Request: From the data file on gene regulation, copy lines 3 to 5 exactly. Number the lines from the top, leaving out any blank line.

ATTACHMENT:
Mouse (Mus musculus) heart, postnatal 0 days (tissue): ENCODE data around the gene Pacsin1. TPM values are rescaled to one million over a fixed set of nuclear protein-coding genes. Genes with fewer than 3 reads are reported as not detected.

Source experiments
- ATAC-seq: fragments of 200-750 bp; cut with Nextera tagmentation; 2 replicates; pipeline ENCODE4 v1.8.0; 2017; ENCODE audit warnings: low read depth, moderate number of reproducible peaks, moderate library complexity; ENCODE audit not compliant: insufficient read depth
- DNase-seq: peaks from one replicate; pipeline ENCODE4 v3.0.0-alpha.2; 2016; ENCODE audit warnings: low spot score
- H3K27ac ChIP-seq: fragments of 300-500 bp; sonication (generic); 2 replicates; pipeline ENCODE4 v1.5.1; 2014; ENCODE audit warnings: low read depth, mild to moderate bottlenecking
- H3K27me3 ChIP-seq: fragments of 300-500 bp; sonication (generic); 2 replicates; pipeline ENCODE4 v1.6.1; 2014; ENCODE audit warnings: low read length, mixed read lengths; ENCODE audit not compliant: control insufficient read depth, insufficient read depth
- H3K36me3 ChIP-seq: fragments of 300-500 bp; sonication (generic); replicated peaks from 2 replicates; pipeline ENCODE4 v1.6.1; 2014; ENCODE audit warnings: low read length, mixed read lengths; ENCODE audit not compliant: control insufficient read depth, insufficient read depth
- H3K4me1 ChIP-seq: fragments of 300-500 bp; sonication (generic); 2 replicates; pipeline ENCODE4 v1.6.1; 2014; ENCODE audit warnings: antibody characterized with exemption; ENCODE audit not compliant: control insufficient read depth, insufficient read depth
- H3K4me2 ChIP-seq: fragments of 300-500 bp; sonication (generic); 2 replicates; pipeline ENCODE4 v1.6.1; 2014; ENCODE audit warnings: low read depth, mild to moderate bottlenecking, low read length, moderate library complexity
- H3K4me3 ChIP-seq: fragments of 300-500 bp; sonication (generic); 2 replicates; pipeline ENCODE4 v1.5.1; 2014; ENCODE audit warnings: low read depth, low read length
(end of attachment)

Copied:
- ATAC-seq: fragments of 200-750 bp; cut with Nextera tagmentation; 2 replicates; pipeline ENCODE4 v1.8.0; 2017; ENCODE audit warnings: low read depth, moderate number of reproducible peaks, moderate library complexity; ENCODE audit not compliant: insufficient read depth
- DNase-seq: peaks from one replicate; pipeline ENCODE4 v3.0.0-alpha.2; 2016; ENCODE audit warnings: low spot score
- H3K27ac ChIP-seq: fragments of 300-500 bp; sonication (generic); 2 replicates; pipeline ENCODE4 v1.5.1; 2014; ENCODE audit warnings: low read depth, mild to moderate bottlenecking